I've been reading the coverage of this week's fake news: the remote possibility that Hillary Clinton will run for Senate in New York. I remain mystified at her deification among the womany set or by Charles Rangel's pathetic slaverings about how New York desperately needs her. This makes no sense as politics or theater: Hillary has proved herself over seven hard, tedious years to be one of the most maladroit operatives ever to hold power in Washington (and this is a crowd that includes Dick Morris); and surely, her soap opera value is quickly running out. Nothing is duller than a post-impeachment, no-longer-philandering president in his final months, and it's hard to believe that Hillary's reflected martyrdom will be worth much by next fall. The New Republic's glancingly nasty editorial urges her to run under the odd logic that she has for too long been unaccountable to the public. "It's time that this democratically untenable situation came to an end," the editorial reasons not even remotely reasonably. Another possibility: Keep very, very quiet and maybe, just maybe, they'll both go away.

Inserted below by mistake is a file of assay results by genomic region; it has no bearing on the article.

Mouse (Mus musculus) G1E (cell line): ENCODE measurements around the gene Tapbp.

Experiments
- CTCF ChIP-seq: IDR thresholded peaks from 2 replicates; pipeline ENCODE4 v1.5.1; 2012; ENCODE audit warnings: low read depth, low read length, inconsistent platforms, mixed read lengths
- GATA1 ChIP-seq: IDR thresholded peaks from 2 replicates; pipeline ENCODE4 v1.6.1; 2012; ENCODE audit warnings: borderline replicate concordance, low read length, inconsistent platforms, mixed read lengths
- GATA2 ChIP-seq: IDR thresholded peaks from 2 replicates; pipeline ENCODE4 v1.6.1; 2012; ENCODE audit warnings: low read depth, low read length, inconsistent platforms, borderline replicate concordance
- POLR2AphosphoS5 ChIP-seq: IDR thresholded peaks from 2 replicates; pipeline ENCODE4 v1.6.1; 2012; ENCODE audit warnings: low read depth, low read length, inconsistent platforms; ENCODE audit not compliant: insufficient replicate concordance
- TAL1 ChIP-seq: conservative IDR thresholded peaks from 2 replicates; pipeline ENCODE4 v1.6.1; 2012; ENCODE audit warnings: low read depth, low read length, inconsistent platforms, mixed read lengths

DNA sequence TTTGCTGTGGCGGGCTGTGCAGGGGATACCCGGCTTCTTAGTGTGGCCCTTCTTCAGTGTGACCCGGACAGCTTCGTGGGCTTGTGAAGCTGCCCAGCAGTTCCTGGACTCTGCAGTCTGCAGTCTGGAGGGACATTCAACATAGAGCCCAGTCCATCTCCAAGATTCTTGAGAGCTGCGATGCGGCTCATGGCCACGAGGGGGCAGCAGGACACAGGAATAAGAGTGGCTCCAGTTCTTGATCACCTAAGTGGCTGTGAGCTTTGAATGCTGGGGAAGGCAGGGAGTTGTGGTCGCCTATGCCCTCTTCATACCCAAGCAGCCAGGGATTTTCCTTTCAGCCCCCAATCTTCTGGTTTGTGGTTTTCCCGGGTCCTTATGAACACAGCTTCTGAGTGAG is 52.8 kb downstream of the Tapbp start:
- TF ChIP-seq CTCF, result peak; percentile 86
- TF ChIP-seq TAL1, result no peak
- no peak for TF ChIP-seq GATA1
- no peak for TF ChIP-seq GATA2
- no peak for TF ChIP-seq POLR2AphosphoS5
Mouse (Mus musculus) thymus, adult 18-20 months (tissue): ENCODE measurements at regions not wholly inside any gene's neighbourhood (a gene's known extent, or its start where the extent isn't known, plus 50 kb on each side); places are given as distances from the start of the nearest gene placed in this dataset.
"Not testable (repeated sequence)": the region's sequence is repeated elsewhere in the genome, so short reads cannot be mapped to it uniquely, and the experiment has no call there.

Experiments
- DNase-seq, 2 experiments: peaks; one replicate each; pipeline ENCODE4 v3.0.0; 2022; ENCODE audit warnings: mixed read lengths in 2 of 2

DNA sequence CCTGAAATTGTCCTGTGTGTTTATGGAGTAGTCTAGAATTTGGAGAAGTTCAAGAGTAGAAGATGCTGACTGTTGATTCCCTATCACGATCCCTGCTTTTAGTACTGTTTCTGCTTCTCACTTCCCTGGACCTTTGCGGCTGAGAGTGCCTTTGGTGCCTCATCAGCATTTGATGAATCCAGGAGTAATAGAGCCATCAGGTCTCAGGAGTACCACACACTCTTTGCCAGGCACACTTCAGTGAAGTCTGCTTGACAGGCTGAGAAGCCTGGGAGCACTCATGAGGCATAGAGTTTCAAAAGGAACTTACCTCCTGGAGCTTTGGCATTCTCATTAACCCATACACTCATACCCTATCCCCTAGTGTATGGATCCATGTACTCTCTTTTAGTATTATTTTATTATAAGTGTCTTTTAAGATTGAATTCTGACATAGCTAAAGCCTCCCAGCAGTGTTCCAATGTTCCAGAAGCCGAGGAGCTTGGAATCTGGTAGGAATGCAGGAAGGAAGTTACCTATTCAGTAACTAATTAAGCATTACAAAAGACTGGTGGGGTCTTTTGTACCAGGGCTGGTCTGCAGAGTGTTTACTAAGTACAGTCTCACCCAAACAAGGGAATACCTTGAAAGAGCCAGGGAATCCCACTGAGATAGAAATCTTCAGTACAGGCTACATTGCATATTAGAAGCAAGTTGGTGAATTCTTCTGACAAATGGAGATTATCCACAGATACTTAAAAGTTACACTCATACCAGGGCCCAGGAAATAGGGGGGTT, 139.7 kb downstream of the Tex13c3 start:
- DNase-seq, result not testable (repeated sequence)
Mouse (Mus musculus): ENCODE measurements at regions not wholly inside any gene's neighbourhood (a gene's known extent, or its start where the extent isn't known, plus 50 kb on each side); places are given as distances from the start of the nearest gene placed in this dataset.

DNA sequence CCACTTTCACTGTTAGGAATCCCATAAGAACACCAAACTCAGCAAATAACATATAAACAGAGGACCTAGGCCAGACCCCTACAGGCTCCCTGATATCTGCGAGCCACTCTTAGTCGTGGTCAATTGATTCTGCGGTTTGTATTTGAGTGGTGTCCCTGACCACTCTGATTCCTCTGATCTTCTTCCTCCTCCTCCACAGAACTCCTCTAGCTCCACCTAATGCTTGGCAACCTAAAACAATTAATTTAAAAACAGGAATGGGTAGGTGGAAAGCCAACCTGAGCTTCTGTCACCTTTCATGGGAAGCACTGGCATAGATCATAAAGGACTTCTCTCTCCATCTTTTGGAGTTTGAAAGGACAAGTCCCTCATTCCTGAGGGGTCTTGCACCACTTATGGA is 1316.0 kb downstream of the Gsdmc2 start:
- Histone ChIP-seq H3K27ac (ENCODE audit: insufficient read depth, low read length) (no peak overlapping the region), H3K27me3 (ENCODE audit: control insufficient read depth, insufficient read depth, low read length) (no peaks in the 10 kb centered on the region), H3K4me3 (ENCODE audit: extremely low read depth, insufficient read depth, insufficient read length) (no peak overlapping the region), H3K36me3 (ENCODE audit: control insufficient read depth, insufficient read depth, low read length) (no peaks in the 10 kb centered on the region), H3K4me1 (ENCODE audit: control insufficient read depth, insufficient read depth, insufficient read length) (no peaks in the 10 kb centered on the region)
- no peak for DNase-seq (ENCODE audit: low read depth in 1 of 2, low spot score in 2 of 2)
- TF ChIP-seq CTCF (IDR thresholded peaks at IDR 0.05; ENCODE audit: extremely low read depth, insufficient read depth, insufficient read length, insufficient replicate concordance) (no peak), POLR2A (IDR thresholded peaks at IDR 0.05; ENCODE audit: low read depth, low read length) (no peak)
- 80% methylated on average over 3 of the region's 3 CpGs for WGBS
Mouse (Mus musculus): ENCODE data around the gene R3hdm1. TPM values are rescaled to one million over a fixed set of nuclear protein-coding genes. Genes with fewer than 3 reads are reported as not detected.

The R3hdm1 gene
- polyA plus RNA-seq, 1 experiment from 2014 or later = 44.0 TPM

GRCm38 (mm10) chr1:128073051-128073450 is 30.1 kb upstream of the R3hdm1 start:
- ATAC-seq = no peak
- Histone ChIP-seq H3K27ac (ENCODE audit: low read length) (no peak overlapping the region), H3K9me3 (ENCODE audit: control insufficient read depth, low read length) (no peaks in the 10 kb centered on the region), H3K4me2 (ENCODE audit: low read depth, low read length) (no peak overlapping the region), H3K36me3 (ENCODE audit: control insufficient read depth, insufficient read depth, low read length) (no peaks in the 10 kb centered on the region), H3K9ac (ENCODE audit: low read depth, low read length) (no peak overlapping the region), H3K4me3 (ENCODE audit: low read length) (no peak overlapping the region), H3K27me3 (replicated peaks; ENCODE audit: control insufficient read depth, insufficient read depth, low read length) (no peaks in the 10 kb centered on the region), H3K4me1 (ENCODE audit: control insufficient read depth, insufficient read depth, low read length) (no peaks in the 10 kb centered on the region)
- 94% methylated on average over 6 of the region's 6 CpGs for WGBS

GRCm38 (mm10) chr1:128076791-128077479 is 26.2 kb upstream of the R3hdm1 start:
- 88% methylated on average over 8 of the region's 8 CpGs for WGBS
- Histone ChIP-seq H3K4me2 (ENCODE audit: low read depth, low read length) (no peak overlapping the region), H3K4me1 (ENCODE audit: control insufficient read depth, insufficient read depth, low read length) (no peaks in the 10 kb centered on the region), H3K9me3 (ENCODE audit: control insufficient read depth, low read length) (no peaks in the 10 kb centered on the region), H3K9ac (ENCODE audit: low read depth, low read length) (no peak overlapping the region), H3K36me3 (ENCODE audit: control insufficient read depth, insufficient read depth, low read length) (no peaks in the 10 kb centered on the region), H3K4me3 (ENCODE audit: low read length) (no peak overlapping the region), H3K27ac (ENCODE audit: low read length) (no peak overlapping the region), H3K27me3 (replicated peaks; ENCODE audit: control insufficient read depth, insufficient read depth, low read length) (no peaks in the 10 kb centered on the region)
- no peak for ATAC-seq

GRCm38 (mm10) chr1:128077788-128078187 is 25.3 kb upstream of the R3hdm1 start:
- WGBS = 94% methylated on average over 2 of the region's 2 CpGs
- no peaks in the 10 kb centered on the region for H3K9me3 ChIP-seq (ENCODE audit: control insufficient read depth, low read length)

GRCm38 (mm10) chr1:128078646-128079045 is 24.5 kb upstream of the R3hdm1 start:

Hillary Clinton's momentary popularity is really symptomatic of the utter irrelevance of feminism post-Monica. A fifties-style stoic who conjured up a vast Neanderthal conspiracy to cover for a pathetic excuse of a husband, Hillary beams out her message via a fabulous makeover for the cover of Vogue. She is a feminist à la Wendy Shalit: Her allure comes from an almost virginal reserve, a Victorian insistence on keeping up appearances at all costs.
Back on Topic A, I notice that I'm not the only one having trouble navigating the high-low divide. Today's Times reports that the Swedish Academy of Music will award its 1999 Polar Music Prizes to Stevie Wonder and Greek composer Yannis Xenakis--a very hip pair of choices, if you ask me. Xenakis is the experimental, mostly unlistenable modernist name-checked by experimental downtown art punk poseurs the world over. The Times describes the awards as going to "a popular and a so-called serious musician." Ten years ago the Times would have termed them "a serious and a so-called popular musician" (Mr. Loaf! Mr. Rotten!), so I suppose this is progress.